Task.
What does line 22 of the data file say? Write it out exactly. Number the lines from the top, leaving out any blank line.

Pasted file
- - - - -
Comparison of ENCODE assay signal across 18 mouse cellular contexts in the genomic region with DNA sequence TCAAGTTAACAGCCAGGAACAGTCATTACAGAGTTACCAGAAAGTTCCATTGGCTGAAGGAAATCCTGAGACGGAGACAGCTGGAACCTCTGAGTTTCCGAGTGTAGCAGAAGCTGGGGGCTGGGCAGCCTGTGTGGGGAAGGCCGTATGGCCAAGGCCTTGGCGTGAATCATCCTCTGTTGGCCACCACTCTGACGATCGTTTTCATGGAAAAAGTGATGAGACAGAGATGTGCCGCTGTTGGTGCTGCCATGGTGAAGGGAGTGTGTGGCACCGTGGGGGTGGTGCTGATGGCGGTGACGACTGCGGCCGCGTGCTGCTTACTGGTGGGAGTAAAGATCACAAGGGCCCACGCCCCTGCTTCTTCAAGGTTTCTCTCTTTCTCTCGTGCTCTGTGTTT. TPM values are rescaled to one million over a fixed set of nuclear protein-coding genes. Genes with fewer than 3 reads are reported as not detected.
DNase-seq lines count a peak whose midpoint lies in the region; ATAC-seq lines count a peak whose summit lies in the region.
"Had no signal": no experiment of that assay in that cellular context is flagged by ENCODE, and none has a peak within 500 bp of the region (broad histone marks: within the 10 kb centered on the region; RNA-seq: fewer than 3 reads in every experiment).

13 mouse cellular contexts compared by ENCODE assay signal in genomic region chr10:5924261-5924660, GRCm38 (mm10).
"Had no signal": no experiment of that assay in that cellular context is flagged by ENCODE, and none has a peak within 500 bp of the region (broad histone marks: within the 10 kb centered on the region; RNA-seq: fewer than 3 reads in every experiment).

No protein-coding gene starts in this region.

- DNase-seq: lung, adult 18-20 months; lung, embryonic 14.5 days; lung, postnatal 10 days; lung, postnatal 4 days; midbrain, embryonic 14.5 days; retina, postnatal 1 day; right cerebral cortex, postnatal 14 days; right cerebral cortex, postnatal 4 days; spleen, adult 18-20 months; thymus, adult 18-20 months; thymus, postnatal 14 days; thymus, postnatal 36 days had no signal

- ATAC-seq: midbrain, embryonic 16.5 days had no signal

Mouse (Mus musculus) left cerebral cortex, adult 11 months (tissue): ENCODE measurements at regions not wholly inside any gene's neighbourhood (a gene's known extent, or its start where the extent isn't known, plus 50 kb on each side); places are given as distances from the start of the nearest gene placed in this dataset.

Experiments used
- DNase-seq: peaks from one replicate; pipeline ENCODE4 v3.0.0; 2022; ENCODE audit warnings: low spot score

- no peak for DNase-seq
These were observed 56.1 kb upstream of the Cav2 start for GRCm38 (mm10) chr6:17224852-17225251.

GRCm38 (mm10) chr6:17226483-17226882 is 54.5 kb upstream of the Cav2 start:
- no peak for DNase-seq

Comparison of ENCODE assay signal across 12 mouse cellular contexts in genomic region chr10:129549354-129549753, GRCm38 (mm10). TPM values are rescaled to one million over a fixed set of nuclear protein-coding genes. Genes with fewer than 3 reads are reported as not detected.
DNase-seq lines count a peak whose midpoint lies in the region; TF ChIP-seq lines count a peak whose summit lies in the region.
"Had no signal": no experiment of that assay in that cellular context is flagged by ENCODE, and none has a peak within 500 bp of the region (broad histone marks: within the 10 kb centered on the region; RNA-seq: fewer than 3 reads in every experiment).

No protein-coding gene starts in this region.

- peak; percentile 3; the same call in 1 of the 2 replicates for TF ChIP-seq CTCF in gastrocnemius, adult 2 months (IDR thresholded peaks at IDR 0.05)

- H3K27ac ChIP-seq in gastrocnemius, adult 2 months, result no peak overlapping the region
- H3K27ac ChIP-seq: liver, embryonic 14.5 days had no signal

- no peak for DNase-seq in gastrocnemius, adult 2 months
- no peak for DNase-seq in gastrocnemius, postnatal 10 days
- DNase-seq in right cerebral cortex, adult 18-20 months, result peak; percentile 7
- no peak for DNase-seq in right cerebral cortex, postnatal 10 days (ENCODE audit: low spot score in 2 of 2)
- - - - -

- H3K27ac ChIP-seq: liver, embryonic 14.5 days had no signal